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Senate passes long-stalled small business bill

The Senate passed long-delayed legislation Thursday designed to open up credit to small businesses and award them with other incentives to expand and hire new workers.
/ Source: The Associated Press

The U.S. Senate passed long-delayed legislation Thursday designed to open up credit to small businesses and award them with other incentives to expand and hire new workers.

Democrats won a 61-38 vote to pass the legislation, joined by two Republicans. The measure would establish a $30 billion government fund to help open up lending for credit-starved small businesses, cut their taxes and boost Small Business Administration loan programs.

The tally gives President Barack Obama and his besieged Democratic allies in Congress a much-sought — but relatively modest — political victory with less than seven weeks to go before Election Day, Nov 2.

"It's going to make a difference in millions of small business owners across the country who are going to benefit from tax breaks and additional lending so companies have the capital to grow and hire," Obama said Thursday. "These tax breaks and loans are going to help create jobs in the short term."

The new loan fund would be available to community banks to encourage lending to small businesses. Supporters say banks should be able to use the fund to leverage up to $300 billion in loans.

The loan fund is opposed, however, by most Republicans, who liken it to the 2008 bailout of the financial system. They warn it would encourage banks to make loans to borrowers who aren't good credit risks.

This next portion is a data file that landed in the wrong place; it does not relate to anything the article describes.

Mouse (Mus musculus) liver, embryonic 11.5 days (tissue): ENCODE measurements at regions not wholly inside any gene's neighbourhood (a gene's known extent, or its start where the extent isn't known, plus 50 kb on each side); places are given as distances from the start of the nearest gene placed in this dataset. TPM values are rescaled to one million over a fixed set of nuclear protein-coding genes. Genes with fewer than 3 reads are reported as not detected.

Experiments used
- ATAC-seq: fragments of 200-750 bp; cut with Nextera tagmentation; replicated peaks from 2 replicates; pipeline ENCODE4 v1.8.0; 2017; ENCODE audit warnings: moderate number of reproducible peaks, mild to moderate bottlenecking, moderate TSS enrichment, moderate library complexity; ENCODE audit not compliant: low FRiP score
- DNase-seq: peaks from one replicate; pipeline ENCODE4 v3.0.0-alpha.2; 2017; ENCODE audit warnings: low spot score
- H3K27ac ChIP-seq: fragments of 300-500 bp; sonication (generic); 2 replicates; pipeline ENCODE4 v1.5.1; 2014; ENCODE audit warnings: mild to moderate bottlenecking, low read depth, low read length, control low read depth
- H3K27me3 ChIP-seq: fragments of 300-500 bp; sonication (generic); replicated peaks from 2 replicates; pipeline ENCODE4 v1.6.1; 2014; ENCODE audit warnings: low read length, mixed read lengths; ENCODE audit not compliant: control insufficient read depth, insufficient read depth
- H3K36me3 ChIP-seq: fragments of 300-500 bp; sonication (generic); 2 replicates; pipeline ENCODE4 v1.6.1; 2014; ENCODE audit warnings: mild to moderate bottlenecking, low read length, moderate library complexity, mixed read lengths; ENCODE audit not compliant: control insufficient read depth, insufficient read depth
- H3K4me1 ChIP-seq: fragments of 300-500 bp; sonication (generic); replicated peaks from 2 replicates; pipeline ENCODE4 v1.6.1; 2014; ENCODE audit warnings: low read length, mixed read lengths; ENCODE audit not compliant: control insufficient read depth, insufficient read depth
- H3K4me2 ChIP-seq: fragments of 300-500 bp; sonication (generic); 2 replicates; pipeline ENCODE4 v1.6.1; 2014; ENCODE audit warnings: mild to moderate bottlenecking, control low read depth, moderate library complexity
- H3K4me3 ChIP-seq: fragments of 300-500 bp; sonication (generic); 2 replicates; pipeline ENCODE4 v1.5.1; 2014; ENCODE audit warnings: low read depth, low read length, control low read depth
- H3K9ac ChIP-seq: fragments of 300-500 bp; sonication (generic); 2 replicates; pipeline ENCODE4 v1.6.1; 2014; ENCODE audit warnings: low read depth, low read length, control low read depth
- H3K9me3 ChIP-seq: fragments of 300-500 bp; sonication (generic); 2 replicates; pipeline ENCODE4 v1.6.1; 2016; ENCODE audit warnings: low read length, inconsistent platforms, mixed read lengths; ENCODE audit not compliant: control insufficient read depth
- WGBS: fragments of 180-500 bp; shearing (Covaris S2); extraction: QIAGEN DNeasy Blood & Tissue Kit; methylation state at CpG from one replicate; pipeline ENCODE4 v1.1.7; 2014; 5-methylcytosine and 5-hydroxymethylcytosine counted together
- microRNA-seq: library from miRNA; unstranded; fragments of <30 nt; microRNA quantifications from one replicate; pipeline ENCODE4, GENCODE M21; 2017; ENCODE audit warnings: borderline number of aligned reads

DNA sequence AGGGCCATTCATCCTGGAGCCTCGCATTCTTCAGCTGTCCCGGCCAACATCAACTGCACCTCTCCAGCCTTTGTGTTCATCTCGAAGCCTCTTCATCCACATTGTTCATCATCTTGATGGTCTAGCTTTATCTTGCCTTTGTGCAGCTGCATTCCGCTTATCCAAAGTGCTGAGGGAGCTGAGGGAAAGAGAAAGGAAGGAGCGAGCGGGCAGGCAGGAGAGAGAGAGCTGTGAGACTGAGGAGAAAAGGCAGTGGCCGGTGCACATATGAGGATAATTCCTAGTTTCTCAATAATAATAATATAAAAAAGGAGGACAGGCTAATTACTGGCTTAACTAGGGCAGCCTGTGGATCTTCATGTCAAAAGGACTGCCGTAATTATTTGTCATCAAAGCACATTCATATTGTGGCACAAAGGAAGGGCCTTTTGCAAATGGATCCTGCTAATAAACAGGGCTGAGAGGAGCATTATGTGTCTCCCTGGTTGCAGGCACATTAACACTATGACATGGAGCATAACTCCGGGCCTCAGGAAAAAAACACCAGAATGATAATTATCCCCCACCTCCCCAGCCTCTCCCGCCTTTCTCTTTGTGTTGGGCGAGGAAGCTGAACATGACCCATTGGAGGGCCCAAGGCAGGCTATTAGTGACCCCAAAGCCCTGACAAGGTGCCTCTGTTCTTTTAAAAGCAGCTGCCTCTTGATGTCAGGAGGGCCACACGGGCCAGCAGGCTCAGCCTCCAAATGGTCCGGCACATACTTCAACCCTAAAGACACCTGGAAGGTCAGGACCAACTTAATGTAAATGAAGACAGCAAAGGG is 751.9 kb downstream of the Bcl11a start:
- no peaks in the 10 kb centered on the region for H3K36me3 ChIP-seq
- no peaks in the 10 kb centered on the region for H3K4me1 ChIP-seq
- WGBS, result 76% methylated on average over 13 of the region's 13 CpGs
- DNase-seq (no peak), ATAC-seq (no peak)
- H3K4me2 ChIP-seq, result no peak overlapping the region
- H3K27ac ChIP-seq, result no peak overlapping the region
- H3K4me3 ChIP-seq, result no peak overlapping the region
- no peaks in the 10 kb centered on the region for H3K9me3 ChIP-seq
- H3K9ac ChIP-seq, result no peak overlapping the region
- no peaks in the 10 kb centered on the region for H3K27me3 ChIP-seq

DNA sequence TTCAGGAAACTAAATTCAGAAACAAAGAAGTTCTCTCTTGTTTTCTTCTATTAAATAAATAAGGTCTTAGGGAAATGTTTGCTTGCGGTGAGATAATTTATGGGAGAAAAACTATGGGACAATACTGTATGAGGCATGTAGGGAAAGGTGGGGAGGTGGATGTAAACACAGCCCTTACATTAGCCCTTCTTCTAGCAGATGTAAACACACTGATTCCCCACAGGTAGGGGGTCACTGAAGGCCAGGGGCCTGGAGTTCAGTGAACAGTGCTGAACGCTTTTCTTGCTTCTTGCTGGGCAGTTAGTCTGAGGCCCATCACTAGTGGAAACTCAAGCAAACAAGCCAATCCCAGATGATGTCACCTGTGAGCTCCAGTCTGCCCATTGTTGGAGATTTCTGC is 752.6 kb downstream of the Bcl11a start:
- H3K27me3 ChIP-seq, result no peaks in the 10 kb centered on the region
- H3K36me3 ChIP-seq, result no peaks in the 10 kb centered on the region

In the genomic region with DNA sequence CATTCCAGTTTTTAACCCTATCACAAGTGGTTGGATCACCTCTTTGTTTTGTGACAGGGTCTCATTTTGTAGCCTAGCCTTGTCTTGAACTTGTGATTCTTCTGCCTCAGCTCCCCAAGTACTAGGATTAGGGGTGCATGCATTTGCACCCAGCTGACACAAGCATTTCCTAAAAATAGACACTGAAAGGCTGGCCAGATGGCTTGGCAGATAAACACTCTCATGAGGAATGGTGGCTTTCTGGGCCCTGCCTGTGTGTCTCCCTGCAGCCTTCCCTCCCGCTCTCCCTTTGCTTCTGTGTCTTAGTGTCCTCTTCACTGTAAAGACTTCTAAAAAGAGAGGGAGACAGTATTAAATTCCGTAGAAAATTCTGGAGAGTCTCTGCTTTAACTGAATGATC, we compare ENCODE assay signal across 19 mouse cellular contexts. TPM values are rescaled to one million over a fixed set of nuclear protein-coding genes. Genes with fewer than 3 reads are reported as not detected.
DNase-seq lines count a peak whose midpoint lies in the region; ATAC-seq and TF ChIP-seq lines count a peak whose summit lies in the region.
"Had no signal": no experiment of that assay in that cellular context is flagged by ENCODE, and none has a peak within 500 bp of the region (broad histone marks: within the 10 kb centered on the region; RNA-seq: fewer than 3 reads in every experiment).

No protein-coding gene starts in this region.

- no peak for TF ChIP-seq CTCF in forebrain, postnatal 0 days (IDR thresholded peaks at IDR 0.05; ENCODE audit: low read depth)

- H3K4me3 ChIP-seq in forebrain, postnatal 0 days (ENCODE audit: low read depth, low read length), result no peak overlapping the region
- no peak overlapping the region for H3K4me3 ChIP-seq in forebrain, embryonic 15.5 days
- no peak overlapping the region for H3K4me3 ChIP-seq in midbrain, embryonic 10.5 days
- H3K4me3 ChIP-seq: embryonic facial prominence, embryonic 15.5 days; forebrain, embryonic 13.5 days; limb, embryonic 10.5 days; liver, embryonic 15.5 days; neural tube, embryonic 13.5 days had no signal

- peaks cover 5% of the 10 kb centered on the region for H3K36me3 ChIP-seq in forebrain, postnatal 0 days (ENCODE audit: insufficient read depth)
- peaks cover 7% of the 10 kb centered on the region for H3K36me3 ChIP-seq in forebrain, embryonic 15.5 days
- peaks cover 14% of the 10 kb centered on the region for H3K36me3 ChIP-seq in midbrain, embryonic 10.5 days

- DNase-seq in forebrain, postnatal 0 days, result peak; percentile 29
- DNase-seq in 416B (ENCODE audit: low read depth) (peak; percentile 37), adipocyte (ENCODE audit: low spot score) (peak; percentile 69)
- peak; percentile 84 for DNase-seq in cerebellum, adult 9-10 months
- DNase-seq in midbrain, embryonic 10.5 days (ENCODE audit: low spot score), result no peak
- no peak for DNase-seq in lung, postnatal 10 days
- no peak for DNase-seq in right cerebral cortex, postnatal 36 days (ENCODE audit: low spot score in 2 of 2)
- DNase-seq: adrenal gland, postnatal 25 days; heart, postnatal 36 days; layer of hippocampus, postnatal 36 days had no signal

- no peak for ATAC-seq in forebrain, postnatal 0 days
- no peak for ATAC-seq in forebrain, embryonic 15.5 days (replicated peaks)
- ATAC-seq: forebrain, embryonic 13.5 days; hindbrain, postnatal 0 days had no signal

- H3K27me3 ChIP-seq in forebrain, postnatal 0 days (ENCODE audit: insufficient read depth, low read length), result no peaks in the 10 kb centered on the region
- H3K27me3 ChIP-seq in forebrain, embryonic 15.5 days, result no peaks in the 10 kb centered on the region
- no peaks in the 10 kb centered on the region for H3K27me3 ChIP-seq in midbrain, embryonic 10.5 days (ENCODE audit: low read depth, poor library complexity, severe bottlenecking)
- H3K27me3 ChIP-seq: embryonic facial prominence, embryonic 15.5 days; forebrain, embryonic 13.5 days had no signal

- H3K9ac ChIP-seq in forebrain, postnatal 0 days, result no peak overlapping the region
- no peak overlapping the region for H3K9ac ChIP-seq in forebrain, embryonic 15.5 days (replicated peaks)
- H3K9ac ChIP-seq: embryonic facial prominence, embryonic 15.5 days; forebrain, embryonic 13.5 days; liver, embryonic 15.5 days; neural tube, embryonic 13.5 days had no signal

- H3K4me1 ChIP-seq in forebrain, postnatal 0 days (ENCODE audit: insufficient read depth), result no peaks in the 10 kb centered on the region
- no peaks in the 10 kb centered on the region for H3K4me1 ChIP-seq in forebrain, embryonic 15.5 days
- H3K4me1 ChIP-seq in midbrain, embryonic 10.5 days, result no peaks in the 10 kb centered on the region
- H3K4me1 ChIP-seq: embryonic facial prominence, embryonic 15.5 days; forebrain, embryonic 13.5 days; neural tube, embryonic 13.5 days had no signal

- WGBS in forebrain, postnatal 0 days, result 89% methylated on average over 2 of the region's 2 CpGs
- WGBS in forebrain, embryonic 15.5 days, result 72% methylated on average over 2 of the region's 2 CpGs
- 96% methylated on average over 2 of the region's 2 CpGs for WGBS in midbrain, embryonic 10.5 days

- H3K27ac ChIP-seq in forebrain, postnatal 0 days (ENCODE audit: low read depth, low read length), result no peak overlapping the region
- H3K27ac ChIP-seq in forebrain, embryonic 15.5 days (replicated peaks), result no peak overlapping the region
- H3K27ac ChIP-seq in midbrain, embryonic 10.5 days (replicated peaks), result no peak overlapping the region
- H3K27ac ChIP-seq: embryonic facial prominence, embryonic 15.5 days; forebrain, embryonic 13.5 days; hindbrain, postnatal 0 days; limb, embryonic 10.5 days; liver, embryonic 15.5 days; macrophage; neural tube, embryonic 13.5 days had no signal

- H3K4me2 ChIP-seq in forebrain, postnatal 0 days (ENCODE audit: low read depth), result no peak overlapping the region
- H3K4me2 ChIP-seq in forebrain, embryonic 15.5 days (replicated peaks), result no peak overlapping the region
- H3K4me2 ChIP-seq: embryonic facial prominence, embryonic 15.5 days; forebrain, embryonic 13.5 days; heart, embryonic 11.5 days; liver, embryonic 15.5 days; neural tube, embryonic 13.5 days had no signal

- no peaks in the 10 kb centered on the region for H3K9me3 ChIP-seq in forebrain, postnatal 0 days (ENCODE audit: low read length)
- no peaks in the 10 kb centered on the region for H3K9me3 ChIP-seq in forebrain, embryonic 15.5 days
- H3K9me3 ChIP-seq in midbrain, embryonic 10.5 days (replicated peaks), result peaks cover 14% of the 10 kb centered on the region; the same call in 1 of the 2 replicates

Democrats say the measure is needed to help small businesses cope with a credit crunch that worsened dramatically after the financial crisis two years ago.

This legislation would also aid lending by lowering Small Business Administration loan program fees and raising loan guarantee and lending limits.

"This small business jobs bill would give small businesses $12 billion in tax cuts. It would increase small business lending. It would help small business owners to get private capital to finance expansion and hire new workers," said Senate Finance Committee Chairman Max Baucus, a Democrat. "And all these things would help small businesses to create as many as a half a million jobs."

The measure had been delayed for months and was successfully filibustered by Republicans in July. But on Tuesday, Democrats cracked the filibuster with the help of two Republicans, Sens. George Voinovich and George LeMieux. That set the stage for Thursday's vote.

After Senate passage, the bill returns to the House, where its leader, Speaker Nancy Pelosi, said the chamber will take the bill up next week to send it to the White House for Obama's signature.

The bill is advancing too late to help lower a 9.6 percent nationwide unemployment rate before Election Day. It follows successful efforts this year to provide a temporary payroll tax holiday to companies that hire the jobless, and to extend assistance to the unemployed, cash-starved state governments and local school districts.